The short-sightedness (to put it at its most gentle) is appalling. There seems to be utterly no conception of the possibility that today’s majority might not remain so tomorrow. And when that happens, all the methods, tricks, interpretations, and the like that are used to justify violence in the name of today’s majorities will be used to justify similar actions against them when they’re in the minority. Even the most cursory reading of history should inform one that things do not stay the same forever.
It’s Ramadan. Against the backdrop of Muslims observing the obligatory performance of the fast, sheikhs and religious authorities will remind the faithful of the saying of the Prophet: “There has come to you Ramadan, a blessed month which God has enjoined you to fast, during which the gates of heaven are opened and the gates of Hell are closed, and the rebellious devils are chained up.” Sages in the past would comment – and warn believers that if there were sins they persisted in the month, they had to take them seriously. For in this month, the whispers and murmurs, beckoning souls to wretchedness – well, that’s all on them. Because the devils, as the adage goes, are locked up.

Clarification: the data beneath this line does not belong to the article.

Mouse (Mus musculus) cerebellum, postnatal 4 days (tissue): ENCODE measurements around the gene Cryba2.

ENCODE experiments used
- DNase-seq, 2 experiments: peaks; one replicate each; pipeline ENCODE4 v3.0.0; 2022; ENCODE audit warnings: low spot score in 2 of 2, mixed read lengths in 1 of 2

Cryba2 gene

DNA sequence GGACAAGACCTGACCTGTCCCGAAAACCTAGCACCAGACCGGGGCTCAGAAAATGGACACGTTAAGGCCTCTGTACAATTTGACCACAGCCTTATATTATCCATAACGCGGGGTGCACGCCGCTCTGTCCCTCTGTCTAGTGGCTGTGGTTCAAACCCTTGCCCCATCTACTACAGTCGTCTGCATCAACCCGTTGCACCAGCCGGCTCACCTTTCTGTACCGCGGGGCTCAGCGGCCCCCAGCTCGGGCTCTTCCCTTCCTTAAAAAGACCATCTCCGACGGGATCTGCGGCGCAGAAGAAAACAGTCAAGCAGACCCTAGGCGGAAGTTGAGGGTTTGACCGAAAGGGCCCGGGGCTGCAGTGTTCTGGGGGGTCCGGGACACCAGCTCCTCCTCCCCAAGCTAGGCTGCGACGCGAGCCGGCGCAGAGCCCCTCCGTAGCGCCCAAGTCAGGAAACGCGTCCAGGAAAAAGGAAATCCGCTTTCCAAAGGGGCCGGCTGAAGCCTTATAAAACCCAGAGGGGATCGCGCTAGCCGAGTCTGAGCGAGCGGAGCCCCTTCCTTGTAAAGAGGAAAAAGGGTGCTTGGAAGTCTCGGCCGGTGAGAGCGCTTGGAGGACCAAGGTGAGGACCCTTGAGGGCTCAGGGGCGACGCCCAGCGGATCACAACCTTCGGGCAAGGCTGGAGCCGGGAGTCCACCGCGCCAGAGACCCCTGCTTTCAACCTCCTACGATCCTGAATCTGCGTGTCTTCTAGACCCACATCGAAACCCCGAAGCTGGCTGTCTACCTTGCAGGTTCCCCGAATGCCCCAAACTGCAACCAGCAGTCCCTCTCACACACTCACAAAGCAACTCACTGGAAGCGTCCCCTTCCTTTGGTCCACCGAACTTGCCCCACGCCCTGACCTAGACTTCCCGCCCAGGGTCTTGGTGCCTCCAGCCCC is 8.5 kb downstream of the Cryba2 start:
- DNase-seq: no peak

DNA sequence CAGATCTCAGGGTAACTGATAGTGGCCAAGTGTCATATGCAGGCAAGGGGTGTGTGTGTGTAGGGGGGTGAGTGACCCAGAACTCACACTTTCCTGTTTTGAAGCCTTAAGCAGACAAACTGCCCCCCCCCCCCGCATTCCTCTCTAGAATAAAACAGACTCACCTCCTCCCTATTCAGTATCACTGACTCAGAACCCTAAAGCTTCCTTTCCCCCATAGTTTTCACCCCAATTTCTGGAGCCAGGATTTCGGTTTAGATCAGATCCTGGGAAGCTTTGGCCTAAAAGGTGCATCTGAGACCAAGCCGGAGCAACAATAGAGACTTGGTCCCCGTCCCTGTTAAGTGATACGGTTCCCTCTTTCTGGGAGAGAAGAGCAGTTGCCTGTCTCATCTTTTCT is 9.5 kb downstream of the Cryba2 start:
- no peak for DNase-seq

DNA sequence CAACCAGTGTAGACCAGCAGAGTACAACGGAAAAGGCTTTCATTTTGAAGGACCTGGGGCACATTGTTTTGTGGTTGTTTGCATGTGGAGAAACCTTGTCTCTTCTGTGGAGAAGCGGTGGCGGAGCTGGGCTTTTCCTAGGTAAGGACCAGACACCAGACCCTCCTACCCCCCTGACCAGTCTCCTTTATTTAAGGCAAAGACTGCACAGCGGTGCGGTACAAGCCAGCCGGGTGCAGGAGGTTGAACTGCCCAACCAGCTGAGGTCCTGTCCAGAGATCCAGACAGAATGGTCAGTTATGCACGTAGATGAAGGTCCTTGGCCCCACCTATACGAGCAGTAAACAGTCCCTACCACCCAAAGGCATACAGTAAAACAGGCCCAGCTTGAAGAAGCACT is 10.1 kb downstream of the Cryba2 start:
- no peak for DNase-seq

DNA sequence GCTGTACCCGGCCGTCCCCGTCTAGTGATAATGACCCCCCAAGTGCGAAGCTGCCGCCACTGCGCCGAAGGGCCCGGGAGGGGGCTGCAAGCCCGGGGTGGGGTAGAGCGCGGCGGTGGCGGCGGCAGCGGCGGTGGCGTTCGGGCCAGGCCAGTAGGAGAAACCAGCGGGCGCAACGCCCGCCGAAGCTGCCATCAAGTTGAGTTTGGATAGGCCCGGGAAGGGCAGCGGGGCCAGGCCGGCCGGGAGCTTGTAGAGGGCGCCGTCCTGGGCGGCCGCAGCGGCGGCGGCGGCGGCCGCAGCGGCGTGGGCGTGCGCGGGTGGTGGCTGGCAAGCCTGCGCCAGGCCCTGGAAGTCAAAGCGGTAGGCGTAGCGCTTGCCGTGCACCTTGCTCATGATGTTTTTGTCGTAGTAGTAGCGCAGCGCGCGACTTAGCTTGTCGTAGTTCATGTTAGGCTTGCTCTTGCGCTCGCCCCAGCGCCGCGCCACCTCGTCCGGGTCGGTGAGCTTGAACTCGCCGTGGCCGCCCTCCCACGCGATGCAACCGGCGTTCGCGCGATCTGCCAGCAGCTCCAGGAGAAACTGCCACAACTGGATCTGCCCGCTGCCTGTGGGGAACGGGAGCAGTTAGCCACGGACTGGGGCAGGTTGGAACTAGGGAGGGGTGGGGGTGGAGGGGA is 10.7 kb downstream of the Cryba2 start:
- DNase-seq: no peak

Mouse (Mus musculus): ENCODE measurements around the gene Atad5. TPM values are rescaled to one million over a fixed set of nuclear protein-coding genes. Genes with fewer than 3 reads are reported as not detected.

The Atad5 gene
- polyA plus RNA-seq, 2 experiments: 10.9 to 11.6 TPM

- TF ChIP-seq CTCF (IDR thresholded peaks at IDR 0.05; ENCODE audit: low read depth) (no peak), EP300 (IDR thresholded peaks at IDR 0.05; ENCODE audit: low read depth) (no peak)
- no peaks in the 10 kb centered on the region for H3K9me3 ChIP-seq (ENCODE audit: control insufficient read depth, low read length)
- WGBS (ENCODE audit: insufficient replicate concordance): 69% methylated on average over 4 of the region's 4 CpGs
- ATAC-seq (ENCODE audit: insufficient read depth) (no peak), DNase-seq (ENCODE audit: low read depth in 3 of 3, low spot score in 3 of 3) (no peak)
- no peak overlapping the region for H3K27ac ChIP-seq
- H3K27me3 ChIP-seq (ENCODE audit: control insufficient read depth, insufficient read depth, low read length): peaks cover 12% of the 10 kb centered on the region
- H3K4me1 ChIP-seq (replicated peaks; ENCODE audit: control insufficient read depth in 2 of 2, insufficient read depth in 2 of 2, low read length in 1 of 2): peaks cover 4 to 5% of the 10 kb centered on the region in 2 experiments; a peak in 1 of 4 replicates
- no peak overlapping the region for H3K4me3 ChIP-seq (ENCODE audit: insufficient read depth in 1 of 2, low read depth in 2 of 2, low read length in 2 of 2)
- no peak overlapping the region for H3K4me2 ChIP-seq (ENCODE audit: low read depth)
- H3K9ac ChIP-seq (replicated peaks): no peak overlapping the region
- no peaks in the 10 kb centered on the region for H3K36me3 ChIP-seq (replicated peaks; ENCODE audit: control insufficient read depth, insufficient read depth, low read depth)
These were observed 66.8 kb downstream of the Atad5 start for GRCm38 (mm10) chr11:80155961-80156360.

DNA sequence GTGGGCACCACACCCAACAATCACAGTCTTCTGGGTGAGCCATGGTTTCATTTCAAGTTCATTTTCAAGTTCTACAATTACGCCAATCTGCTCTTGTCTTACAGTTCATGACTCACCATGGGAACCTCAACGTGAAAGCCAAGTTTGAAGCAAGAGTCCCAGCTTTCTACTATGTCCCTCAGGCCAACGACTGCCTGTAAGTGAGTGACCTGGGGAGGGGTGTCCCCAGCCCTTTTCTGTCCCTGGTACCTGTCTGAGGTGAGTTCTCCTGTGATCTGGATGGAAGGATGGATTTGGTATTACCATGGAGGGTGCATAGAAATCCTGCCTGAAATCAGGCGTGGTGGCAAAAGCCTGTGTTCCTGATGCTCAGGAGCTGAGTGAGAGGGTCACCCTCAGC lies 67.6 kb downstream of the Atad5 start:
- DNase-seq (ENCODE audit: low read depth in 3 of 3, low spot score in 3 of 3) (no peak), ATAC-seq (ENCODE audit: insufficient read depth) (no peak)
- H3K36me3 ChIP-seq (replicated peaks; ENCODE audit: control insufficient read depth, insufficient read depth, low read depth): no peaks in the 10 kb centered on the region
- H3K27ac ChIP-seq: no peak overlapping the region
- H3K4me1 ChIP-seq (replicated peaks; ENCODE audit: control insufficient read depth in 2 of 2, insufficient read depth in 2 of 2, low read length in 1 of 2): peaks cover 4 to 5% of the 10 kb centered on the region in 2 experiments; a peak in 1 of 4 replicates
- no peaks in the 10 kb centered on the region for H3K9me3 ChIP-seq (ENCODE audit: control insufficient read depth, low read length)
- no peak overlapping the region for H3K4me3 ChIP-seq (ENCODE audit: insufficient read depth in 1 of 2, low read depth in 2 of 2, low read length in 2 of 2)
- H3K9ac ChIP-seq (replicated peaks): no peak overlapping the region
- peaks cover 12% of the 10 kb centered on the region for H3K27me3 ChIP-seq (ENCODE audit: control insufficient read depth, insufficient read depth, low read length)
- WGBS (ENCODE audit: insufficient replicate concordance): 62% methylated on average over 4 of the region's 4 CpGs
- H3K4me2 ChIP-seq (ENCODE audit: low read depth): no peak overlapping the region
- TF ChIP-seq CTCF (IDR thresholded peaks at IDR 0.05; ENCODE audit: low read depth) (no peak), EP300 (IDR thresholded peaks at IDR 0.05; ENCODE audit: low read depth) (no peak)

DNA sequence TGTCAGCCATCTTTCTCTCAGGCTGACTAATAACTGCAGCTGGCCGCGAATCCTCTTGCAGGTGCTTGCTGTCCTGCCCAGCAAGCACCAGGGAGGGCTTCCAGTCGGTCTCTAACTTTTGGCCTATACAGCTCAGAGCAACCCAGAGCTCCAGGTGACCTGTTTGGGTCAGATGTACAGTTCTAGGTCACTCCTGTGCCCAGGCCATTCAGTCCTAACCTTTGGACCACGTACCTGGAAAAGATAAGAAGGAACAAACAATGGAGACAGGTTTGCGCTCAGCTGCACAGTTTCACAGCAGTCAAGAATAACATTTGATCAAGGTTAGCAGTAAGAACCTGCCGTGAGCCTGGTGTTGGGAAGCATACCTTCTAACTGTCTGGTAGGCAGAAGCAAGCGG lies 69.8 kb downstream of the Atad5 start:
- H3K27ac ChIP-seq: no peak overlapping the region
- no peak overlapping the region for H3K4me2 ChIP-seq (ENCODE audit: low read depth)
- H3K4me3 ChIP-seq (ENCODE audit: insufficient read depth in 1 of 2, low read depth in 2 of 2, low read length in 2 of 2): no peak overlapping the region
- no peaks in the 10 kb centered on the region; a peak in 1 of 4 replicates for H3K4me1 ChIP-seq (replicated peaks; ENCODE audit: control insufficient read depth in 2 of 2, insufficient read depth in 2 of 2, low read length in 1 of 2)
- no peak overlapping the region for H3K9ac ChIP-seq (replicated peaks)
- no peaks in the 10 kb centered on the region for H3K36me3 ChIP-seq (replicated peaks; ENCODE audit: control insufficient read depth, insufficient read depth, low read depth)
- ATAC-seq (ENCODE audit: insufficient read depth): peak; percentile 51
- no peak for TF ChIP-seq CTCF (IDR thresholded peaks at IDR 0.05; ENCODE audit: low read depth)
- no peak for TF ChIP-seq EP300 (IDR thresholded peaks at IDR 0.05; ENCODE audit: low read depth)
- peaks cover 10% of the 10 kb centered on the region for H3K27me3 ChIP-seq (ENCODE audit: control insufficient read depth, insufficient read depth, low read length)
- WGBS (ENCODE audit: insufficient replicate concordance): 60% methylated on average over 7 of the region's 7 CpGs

One would hope, then, that in this month, there would be an absence of truly horrendous actions – if from no one else, than from Muslims themselves, particularly those that claim to raise high the banner of Islam. Alas, the last few days show that while some human beings don’t require the murmurs and whispers of baser beings at all – they can do rather evil things all on their own.
… Is the principle really ‘sectarianism is bad’ – or is the principle ‘sectarianism is bad… until it is my side doing it?’